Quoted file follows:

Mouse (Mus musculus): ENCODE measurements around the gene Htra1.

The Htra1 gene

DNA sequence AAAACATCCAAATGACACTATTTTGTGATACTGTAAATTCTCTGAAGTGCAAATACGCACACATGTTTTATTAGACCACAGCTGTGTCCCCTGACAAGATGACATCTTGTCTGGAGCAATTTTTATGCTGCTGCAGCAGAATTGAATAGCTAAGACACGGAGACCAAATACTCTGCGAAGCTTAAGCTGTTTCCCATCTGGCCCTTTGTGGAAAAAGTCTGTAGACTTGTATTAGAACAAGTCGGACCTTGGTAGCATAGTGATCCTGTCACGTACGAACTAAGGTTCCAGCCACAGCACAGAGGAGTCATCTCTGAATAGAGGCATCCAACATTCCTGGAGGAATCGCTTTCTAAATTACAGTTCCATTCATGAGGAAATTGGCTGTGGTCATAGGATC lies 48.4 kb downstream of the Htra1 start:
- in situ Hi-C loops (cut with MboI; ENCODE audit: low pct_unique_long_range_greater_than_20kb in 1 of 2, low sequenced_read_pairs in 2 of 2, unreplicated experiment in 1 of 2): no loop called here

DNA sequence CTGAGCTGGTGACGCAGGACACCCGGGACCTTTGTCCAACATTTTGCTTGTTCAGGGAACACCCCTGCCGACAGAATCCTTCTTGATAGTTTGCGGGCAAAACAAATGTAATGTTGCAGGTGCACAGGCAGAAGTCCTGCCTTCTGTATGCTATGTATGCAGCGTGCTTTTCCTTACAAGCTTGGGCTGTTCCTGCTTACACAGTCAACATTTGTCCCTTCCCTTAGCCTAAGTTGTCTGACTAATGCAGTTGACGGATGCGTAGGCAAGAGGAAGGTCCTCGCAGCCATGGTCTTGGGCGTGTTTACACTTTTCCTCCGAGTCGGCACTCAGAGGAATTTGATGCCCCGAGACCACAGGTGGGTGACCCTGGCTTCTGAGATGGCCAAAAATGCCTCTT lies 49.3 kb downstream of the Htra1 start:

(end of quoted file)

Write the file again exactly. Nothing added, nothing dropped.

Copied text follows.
Mouse (Mus musculus): ENCODE measurements around the gene Htra1.

The Htra1 gene

DNA sequence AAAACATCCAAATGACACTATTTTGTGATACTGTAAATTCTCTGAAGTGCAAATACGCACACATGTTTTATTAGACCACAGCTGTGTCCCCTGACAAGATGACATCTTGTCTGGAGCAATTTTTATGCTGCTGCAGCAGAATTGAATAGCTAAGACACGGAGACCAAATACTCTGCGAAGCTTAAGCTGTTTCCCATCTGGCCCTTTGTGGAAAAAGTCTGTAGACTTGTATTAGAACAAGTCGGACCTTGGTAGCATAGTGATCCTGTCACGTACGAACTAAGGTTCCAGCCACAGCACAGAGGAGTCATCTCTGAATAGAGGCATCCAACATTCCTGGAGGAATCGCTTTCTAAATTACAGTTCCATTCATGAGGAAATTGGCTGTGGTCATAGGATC lies 48.4 kb downstream of the Htra1 start:
- in situ Hi-C loops (cut with MboI; ENCODE audit: low pct_unique_long_range_greater_than_20kb in 1 of 2, low sequenced_read_pairs in 2 of 2, unreplicated experiment in 1 of 2): no loop called here

DNA sequence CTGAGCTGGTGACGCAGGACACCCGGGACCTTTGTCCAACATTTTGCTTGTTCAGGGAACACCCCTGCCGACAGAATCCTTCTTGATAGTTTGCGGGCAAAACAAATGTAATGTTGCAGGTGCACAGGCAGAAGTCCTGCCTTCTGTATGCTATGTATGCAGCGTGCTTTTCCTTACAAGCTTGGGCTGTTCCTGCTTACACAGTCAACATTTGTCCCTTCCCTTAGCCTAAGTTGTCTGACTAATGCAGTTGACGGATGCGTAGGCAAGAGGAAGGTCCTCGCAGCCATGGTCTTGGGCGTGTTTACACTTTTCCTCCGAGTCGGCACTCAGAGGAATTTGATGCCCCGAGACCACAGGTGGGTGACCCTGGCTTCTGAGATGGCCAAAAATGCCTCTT lies 49.3 kb downstream of the Htra1 start: